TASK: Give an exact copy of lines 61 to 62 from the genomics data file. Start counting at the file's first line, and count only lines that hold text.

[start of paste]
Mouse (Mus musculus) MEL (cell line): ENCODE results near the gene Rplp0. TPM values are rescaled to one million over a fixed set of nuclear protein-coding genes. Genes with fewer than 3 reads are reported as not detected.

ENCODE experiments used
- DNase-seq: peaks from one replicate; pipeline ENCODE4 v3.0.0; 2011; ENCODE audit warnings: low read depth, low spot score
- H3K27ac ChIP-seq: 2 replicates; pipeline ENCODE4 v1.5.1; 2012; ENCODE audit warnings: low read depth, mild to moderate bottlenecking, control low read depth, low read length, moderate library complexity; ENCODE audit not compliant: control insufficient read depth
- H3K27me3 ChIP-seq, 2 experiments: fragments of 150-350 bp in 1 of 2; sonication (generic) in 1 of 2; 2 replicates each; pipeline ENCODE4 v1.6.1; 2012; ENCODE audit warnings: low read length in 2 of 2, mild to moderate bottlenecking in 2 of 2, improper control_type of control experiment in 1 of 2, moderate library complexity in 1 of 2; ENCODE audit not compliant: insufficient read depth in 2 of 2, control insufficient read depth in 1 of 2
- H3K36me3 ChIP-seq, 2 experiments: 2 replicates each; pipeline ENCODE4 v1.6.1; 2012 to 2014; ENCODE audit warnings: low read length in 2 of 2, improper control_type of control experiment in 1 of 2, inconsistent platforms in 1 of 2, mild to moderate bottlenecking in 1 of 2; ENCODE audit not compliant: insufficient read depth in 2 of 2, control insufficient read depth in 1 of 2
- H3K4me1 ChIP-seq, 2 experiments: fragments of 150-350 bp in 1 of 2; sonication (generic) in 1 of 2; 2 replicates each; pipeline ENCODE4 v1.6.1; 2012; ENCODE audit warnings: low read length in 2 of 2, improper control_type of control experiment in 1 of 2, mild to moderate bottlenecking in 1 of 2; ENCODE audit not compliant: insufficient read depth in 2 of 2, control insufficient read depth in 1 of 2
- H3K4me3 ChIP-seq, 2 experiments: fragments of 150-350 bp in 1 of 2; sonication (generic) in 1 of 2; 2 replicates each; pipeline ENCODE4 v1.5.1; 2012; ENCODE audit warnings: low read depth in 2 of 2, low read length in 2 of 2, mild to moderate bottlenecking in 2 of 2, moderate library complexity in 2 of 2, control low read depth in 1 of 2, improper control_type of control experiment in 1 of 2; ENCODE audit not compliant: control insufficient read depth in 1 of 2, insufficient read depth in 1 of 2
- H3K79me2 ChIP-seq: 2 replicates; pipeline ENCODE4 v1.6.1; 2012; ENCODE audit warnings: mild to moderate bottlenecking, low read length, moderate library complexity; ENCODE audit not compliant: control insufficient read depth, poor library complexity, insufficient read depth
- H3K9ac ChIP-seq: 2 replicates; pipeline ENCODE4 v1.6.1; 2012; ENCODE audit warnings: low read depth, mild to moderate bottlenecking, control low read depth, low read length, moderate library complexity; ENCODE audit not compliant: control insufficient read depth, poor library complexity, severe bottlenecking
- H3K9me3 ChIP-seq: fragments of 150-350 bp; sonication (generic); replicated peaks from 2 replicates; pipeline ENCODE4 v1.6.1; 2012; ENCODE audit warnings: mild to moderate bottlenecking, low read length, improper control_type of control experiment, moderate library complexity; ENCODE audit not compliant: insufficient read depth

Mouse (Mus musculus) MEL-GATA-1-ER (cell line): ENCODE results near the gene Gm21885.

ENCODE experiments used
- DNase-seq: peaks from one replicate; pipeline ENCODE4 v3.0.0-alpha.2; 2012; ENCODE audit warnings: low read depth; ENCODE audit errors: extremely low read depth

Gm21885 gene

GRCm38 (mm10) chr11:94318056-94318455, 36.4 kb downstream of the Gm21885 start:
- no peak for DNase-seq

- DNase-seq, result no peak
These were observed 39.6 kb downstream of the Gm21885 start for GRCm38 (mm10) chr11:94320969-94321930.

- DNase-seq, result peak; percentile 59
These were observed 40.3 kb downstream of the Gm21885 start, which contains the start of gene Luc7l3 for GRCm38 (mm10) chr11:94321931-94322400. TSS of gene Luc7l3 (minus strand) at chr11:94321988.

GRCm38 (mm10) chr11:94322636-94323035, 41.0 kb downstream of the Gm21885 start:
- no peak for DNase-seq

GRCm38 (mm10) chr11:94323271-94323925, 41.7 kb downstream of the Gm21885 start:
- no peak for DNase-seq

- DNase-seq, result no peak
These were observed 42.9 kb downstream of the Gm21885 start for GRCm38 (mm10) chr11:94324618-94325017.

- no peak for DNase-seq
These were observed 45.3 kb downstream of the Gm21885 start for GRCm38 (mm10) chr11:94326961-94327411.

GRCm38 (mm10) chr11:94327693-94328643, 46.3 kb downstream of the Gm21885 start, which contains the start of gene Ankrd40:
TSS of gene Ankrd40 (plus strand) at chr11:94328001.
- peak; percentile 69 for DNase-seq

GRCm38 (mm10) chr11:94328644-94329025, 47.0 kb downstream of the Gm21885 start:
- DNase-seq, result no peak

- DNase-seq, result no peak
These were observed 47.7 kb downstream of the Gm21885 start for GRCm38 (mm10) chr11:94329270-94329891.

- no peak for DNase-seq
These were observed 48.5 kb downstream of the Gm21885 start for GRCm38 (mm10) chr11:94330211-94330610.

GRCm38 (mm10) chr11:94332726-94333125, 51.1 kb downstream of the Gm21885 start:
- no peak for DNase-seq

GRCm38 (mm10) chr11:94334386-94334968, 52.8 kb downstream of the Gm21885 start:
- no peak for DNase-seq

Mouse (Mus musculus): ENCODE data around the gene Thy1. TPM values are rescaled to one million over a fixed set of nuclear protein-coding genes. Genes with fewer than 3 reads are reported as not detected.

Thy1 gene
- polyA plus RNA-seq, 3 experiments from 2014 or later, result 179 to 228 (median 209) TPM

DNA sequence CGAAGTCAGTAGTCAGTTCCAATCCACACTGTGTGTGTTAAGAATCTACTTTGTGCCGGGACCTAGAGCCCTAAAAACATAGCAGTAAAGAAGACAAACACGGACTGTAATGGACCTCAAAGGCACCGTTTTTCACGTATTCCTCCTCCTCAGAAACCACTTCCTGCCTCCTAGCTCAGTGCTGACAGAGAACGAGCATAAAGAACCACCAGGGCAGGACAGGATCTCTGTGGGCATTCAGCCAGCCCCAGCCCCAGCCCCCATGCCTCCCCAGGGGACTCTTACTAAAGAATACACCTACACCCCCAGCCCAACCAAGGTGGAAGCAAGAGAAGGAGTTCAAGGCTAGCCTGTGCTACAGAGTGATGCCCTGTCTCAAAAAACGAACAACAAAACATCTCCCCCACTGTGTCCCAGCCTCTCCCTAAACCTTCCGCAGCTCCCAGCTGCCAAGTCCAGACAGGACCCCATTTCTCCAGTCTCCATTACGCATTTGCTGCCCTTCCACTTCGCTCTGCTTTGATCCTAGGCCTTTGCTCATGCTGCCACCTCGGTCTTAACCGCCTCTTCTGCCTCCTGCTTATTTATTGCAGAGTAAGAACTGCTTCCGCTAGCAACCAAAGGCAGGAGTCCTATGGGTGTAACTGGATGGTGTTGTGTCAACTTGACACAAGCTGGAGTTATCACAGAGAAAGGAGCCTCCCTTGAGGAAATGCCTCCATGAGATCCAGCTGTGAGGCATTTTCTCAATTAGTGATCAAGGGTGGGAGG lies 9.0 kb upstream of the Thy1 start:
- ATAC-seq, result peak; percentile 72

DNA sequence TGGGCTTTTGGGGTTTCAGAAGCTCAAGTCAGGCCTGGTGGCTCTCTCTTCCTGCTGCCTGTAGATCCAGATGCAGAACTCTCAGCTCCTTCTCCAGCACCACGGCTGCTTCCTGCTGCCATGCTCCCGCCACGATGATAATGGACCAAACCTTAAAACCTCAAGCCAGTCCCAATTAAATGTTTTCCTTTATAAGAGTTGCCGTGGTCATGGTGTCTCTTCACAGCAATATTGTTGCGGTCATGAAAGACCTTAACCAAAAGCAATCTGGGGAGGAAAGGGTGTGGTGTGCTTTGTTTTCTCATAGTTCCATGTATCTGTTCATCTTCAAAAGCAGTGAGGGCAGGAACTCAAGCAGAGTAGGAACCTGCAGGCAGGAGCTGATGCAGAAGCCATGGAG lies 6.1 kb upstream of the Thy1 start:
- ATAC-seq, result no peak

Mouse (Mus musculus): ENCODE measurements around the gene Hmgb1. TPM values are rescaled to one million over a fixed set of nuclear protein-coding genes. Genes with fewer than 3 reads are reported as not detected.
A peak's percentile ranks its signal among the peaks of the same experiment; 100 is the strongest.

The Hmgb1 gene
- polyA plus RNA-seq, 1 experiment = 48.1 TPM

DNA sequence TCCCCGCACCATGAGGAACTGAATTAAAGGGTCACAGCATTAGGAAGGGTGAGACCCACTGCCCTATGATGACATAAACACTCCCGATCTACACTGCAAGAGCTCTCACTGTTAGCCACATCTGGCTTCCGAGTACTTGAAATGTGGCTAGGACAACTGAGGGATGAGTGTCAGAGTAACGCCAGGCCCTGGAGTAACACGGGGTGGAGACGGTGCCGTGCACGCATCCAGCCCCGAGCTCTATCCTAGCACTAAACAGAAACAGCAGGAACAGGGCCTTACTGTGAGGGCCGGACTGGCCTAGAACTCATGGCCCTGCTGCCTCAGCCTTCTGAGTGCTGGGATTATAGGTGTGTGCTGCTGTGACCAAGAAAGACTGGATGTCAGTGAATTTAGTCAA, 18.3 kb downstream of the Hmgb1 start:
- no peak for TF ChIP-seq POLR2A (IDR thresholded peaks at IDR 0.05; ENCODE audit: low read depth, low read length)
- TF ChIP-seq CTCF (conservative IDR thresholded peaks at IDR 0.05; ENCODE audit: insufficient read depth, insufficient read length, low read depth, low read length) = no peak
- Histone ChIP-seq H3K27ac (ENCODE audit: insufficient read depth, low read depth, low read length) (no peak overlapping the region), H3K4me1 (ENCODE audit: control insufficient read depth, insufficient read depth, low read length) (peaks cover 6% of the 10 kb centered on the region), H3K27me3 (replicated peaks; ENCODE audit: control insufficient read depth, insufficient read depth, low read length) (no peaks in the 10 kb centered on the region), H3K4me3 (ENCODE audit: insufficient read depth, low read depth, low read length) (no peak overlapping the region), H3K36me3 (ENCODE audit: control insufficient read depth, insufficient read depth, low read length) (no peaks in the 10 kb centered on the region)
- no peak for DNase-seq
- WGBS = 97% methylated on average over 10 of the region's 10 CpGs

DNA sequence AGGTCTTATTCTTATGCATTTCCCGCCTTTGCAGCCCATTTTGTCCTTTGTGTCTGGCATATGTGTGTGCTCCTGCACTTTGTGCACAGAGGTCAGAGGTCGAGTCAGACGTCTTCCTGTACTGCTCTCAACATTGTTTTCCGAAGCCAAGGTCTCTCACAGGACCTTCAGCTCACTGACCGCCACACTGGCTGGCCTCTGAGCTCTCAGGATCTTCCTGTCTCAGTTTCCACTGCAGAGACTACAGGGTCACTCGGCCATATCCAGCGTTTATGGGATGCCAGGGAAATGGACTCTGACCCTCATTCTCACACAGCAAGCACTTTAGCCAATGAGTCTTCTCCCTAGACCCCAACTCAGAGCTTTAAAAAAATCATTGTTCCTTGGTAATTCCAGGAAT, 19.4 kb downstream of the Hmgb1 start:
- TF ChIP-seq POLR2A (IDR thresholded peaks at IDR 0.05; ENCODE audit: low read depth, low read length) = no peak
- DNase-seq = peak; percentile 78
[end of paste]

- TF ChIP-seq POLR2A (IDR thresholded peaks at IDR 0.05; ENCODE audit: low read depth, low read length) = no peak
- DNase-seq = peak; percentile 78